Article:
Does anyone know why the de-facto standard definition of `isapprox`

intentionally fails when one of the arguments is zero?

```
isapprox(0.0, 0.0 + 1e-10) # false
isapprox(1.0, 1.0 + 1e-10) # true
```

It is clear from the formula why this is happening:

If we set y=0, we get:

The default atol = 0 then makes it:

and the default rtol = \sqrt\epsilon leads to:

which is false because \sqrt\epsilon < 1.

This formula is also used by Pythonâs math standard library `isclose`

as explained in their docs. More recently, the NumPy library changed the definition to an asymmetric one:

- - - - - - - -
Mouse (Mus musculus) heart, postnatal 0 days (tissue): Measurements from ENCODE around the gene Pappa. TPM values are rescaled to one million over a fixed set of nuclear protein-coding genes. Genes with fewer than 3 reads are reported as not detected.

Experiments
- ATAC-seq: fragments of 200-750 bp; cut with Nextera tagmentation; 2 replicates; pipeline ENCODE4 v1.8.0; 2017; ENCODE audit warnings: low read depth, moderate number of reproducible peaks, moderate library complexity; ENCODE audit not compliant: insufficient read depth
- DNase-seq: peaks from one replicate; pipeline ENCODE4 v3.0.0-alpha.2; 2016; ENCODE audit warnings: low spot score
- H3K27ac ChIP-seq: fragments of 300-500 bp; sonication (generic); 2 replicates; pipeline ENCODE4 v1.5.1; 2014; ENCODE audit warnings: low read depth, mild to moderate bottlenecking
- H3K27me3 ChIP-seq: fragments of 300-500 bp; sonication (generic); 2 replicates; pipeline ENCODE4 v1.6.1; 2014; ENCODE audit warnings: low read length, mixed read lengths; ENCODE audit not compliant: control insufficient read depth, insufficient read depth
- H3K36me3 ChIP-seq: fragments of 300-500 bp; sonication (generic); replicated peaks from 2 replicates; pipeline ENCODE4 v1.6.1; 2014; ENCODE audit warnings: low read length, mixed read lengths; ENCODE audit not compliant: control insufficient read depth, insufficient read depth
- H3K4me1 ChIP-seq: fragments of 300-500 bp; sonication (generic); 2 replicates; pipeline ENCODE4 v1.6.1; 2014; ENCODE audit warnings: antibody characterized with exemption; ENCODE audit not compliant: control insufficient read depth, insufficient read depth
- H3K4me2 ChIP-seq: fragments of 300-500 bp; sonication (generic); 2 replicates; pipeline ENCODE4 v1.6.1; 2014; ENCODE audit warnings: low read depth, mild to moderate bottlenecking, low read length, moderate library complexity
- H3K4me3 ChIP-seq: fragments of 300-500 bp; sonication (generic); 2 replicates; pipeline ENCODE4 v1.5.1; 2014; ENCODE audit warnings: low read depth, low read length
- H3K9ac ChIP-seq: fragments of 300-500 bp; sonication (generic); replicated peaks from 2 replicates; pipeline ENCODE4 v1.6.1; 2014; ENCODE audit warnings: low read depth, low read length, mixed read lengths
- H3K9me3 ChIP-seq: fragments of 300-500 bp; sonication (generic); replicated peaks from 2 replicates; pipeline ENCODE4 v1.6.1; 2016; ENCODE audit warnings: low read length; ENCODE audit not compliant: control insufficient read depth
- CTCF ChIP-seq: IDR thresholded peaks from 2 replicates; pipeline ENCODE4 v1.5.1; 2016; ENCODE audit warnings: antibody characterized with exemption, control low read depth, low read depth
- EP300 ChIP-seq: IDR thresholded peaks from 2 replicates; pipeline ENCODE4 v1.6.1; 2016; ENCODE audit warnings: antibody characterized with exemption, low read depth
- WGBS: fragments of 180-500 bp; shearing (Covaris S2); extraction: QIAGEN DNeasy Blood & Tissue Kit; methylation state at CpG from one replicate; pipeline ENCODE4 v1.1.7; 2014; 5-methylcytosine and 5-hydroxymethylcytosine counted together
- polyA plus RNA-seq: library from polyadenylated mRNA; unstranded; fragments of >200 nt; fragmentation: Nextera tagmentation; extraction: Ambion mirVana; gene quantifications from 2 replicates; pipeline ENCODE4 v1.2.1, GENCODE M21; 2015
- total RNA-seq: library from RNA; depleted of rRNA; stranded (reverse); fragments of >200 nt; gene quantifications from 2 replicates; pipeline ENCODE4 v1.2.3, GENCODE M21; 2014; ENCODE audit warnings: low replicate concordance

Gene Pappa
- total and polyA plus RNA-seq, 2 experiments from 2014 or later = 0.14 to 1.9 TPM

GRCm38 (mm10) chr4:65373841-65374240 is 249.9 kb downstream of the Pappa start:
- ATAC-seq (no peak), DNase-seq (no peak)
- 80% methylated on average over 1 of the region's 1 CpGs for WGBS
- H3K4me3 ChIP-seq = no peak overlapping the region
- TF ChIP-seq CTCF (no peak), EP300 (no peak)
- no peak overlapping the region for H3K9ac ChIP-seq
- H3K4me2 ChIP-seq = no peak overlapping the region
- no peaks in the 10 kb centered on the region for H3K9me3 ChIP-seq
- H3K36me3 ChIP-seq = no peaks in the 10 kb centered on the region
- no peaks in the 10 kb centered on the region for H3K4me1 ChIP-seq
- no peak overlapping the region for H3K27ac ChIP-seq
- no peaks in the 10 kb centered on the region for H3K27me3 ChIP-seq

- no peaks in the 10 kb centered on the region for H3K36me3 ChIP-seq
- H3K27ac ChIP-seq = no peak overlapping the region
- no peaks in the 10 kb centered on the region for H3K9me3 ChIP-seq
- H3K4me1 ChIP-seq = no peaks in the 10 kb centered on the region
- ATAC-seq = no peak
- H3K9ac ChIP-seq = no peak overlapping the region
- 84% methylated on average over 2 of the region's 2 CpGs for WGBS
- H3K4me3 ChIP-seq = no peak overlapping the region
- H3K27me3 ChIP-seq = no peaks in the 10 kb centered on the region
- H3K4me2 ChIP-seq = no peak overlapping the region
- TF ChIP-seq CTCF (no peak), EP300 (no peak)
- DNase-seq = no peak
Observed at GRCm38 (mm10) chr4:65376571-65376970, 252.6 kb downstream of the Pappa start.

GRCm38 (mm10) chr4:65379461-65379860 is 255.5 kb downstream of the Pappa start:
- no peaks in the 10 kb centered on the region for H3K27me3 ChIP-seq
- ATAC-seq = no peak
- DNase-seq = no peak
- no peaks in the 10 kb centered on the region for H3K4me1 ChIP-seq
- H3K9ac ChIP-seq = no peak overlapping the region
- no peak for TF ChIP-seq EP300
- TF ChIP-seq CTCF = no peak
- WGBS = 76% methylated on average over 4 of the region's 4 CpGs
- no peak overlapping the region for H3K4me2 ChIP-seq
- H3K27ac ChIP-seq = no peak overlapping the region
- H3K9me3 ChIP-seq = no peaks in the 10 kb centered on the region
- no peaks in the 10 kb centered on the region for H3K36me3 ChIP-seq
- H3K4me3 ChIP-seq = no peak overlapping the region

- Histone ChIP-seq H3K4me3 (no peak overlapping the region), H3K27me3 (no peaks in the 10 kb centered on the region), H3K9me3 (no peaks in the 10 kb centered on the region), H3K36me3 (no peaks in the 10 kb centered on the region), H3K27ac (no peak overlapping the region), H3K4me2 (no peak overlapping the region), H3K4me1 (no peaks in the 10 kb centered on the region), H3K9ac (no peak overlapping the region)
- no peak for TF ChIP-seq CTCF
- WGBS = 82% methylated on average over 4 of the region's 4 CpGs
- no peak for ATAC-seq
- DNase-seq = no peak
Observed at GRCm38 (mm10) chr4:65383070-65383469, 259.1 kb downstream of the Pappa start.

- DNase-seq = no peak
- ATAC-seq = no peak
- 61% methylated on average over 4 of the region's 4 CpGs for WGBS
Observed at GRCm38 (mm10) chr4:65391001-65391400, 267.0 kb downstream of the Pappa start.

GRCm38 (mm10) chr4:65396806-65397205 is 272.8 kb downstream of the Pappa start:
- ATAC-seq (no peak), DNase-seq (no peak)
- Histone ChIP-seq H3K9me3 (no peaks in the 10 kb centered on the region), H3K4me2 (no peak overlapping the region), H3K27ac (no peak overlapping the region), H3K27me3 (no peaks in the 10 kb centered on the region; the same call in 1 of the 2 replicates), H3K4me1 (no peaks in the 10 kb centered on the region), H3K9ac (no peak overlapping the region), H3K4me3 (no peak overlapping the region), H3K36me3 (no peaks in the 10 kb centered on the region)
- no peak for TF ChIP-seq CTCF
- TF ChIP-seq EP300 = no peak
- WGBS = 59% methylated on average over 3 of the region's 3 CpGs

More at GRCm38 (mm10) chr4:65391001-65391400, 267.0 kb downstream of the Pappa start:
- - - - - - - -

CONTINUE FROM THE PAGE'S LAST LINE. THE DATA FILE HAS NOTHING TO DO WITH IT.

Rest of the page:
which is âmore intuitiveâ when one of the arguments is zero:

```
>>> np.isclose(0.0 + 1e-10, 0.0)
np.True_
>>> np.isclose(1.0 + 1e-10, 1.0)
np.True_
```

However, the asymmetry introduces new nuances as explained in their docs.

Appreciate if someone with background in numerics could justify these formulas with practical examples. Can we achieve something better that works âintuitivelyâ in all cases, including zero arguments?